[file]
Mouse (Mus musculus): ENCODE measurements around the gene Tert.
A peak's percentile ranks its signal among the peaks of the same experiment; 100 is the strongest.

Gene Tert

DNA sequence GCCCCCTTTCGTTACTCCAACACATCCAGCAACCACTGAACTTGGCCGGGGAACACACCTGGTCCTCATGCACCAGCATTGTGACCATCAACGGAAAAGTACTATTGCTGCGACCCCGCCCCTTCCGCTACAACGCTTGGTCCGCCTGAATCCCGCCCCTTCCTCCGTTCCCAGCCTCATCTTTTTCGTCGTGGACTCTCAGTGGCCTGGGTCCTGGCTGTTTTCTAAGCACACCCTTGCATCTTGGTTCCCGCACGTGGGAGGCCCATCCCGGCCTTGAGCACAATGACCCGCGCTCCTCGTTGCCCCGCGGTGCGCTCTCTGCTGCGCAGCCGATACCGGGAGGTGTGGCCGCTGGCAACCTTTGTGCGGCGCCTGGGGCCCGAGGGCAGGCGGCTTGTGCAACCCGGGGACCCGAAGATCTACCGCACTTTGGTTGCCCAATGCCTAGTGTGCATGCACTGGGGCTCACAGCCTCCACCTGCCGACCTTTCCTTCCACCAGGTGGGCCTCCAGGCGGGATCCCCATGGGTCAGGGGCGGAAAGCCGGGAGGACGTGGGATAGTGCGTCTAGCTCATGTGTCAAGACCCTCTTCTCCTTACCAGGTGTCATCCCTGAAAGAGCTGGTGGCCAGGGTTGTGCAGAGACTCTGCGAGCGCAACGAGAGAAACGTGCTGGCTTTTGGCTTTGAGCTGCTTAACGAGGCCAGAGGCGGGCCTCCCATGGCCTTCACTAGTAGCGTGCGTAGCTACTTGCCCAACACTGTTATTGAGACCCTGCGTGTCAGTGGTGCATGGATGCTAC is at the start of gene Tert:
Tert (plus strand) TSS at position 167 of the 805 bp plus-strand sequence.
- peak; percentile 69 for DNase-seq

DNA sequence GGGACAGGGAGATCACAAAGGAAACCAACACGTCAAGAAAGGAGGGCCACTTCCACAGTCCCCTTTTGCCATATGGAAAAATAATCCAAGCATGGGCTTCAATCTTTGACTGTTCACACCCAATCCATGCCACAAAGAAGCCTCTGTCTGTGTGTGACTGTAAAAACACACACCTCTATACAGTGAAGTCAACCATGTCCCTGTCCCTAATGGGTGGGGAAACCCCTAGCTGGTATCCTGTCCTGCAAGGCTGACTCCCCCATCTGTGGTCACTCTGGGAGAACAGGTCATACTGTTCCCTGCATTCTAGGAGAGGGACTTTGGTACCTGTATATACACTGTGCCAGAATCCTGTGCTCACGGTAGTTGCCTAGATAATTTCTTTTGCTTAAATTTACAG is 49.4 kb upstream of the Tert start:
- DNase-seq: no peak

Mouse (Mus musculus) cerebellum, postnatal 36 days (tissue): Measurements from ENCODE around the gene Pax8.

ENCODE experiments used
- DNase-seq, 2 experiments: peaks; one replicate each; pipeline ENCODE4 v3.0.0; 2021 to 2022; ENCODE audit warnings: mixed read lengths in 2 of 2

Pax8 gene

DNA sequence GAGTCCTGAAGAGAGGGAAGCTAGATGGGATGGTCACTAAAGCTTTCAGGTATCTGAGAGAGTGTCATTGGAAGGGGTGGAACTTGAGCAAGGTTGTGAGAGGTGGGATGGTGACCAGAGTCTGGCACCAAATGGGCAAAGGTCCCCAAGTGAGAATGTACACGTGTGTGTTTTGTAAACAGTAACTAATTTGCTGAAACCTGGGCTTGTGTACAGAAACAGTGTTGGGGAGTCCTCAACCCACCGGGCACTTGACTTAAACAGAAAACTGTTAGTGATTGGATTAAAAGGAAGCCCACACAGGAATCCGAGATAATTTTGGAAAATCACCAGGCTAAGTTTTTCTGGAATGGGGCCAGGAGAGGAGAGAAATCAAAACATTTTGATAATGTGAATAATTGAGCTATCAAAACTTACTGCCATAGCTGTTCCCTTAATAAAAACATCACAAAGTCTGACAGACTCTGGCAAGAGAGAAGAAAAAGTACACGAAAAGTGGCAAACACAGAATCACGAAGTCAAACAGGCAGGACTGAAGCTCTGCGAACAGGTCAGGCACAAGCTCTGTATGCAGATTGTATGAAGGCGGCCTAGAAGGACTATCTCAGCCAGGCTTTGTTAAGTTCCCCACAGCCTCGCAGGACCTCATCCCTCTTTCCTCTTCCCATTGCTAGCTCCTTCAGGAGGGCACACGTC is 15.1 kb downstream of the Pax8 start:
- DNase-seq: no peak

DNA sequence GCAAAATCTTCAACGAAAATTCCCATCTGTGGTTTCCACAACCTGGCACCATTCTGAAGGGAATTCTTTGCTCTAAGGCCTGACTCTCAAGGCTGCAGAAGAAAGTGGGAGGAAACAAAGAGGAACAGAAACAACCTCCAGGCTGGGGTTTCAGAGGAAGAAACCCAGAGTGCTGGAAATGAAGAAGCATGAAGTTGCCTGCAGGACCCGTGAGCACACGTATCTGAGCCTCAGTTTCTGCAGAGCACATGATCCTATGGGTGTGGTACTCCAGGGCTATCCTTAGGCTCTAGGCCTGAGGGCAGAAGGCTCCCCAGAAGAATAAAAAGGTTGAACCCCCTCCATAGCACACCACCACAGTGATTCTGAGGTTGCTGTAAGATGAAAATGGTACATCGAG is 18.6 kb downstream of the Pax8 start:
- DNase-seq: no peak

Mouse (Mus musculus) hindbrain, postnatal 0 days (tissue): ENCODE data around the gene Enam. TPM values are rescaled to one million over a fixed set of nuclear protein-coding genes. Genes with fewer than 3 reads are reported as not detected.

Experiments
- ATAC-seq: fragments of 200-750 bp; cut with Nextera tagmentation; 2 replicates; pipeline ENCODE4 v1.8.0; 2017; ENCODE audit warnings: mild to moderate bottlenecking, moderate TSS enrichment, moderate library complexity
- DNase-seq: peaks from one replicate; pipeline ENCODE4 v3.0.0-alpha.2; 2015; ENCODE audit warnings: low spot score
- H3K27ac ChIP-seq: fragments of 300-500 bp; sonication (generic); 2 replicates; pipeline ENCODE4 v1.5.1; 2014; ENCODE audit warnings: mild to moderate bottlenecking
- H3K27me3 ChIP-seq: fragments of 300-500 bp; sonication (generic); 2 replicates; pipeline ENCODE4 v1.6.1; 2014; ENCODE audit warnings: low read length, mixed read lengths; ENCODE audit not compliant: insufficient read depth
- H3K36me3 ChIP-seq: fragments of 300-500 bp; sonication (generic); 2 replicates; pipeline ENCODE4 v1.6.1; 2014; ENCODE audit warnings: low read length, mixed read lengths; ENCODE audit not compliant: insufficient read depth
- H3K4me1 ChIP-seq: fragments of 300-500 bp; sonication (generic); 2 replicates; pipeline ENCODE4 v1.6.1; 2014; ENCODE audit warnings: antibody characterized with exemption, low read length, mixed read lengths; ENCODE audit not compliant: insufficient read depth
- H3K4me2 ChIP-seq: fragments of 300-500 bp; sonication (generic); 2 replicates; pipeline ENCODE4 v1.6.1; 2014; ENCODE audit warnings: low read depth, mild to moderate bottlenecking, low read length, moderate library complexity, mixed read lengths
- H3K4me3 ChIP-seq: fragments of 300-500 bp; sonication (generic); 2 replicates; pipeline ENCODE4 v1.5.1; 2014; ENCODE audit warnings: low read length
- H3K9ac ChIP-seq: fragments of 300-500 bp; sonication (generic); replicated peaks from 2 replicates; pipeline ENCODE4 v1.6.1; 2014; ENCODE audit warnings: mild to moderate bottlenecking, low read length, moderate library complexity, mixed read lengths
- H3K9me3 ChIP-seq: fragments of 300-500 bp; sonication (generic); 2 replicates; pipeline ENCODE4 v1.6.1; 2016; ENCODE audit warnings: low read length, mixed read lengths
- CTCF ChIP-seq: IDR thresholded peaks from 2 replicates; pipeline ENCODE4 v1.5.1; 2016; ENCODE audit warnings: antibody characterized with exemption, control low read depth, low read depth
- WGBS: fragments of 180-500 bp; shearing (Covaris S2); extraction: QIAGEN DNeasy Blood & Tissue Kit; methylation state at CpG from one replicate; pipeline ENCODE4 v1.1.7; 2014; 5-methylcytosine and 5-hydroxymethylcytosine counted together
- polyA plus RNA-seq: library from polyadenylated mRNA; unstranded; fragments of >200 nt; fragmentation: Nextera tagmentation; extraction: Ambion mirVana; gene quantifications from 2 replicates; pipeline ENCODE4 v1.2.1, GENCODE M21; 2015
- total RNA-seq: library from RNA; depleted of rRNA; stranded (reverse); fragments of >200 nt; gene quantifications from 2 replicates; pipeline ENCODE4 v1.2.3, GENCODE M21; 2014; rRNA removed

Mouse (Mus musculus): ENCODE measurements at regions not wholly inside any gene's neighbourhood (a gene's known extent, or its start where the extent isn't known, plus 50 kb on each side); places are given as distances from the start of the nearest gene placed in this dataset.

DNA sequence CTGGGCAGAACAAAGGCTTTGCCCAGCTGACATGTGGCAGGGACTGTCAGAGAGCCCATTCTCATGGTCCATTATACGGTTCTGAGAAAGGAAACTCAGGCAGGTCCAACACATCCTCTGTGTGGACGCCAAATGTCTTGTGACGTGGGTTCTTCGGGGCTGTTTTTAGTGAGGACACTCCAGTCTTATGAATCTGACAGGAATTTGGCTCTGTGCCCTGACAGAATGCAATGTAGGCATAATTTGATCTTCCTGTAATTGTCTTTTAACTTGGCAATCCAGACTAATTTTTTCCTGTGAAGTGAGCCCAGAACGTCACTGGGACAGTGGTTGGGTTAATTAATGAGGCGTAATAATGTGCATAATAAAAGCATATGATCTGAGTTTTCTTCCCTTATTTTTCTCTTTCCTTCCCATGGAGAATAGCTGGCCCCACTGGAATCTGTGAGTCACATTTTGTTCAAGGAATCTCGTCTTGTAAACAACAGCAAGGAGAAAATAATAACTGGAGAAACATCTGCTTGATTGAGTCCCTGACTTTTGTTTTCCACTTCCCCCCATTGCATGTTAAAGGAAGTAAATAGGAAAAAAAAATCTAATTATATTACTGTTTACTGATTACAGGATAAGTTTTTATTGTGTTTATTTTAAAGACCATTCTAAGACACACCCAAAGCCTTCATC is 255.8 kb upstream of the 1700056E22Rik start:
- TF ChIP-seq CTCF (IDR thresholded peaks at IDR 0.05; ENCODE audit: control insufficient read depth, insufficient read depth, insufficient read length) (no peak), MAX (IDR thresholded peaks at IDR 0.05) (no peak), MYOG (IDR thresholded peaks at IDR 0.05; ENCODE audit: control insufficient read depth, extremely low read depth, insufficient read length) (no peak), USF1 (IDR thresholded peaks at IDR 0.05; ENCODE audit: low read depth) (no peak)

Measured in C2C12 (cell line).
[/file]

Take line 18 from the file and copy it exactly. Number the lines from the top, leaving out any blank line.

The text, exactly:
Experiments